If you live in Spokane, Washington, and you’re ready to ready to get outside in the warm weather, Riverfront Park is a great option!
From 2016 to 2021, the City worked with Washington State Department of Ecology to clean up, restore and redevelop areas of the park.
The partnership leveraged public and private funds to increase the park’s diversity and accessibility, making it Spokane’s #1 gathering space for residents and visitors alike.
The cleanup earned the City and Ecology a Phoenix Award for brownfields excellence at the national Brownfields 2022 Conference in Oklahoma City.
Moving Contaminated Dirt Made Way for Park Improvements
The city revamped iconic park attractions and added exciting new features, all while improving the environmental health of this gem on the Spokane River.
New features include:
- Skate Ribbon and SkyRide facility: A 16-foot wide, 700-foot-long pathway for roller and ice skating; a ticketing office and café that serve the skate ribbon and gondola ride over the Spokane River.
- Looff Carrousel Building: A climate-controlled home for the 114-year-old wooden carrousel with an event room, concessions, catering kitchen, and gift shop.
- Playscape: More than 20 all-inclusive play pieces for a range of physical and social needs that support cognitive and sensory development.
- U.S. Pavilion Building: An amphitheater seating up to 5,000 visitors with an elevated central walkway, all topped by a “community lantern” featuring 479?color-changing light blades used for spectacular evening light shows.
- North Bank: 4.7 acres of unpaved parking lots became the Ice Age Floods Playground, skateboard park, basketball courts, climbing boulder, maintenance and operations facility, 156 new parking stalls, four family restrooms, and two picnic shelters.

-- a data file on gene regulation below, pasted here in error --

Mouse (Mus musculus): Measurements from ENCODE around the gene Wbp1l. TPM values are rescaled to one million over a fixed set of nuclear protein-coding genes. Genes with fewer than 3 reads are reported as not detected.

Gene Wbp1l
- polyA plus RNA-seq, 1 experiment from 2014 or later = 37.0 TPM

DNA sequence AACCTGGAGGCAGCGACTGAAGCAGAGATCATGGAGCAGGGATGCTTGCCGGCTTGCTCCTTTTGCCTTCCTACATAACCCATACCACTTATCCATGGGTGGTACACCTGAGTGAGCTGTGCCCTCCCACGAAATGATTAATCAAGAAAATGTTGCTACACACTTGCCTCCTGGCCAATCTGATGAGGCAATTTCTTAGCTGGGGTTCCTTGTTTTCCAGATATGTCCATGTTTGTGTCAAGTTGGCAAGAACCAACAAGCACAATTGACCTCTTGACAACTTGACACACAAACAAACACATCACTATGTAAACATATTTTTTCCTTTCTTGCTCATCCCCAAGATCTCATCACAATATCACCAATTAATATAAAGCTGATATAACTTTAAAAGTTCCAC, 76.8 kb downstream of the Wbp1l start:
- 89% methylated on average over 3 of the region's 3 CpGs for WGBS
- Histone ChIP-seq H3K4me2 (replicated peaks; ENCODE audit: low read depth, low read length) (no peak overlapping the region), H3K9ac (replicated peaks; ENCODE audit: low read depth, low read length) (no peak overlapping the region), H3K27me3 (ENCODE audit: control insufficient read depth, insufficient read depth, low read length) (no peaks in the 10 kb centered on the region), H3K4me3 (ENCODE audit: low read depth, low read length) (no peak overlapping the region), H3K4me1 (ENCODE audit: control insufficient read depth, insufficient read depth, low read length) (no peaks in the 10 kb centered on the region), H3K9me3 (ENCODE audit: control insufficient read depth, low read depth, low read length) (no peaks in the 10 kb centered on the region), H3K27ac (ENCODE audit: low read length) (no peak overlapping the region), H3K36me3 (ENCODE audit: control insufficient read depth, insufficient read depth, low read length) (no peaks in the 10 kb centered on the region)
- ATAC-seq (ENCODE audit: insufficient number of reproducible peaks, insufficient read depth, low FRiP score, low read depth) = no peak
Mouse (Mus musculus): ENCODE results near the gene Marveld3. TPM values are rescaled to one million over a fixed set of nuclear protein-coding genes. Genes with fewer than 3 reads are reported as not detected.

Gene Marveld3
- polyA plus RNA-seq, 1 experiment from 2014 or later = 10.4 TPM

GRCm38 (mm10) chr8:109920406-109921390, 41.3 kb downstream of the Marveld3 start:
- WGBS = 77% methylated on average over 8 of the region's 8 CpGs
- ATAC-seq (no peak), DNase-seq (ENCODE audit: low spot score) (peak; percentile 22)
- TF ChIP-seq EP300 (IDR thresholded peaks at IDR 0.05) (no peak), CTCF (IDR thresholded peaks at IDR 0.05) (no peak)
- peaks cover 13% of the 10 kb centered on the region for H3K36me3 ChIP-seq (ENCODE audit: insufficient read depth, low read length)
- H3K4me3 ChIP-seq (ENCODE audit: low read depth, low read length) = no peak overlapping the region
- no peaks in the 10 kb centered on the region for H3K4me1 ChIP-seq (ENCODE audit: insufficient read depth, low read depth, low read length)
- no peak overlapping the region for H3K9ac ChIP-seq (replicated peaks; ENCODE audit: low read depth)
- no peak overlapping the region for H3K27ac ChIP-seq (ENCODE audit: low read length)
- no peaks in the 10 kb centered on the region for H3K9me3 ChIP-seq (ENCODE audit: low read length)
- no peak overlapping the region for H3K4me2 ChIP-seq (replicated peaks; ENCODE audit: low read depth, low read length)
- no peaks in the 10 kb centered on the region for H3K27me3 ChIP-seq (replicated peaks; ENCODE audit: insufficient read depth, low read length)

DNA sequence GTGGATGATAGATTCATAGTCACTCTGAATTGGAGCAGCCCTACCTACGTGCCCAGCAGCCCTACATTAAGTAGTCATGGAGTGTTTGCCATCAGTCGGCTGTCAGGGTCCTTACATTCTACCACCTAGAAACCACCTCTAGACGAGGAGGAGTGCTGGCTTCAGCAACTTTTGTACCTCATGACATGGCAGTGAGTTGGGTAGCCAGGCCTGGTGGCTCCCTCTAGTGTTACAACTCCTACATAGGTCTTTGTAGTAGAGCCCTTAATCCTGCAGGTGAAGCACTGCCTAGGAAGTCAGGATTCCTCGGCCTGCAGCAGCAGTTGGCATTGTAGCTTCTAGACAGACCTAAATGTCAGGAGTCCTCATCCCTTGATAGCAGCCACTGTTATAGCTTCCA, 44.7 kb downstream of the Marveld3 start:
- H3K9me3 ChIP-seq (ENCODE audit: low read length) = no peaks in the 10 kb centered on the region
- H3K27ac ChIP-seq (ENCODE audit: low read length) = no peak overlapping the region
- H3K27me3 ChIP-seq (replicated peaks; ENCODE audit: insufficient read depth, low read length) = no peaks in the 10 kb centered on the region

- The Podium: A new competition sports facility completed in 2021 following cleanup of the Carnation Dairies site.
Cleanup Used Federal Grants and State Technical Assistance
Along with the other public and private funds, the City used three U.S. Environmental Protection Agency (EPA) Cleanup grants totaling $600,000 to address soil contamination from former railway and industrial uses and the Great Spokane Fire of 1889.
While these contaminants required cleanup when disturbed, park visitors were never exposed to them because of fill material used during park construction and ground coverings such as grass and asphalt.
The City received technical assistance from an Ecology brownfield site manager under the Voluntary Cleanup Program prior to further redevelopment of the 64-acre park.
As soil was disturbed during redevelopment, it was sampled to determine if it was contaminated, impacted, or clean.
- Contaminated soil has levels of pollution that require cleanup under Washington law.
- Impacted soil has some contamination but not at levels requiring cleanup.
- Clean soil doesn’t have any detectable contamination.
The cleanup involved off-site disposal and on-site consolidation and capping of contaminated soil.
Learn More about Riverfront’s Cleanup & Redevelopment
- Watch Cleaning up: Diversifying Spokane’s Riverfront Park on YouTube.
- Visit the City’s Riverfront Park redevelopment webpage.
- Check out a Riverfront Park Flickr album to see photos of the area before it was a park, during cleanup, and after redevelopment.
- Read Riverfront Park’s and other success stories about the benefits of redeveloping brownfields.
Photo courtesy of the City of Spokane.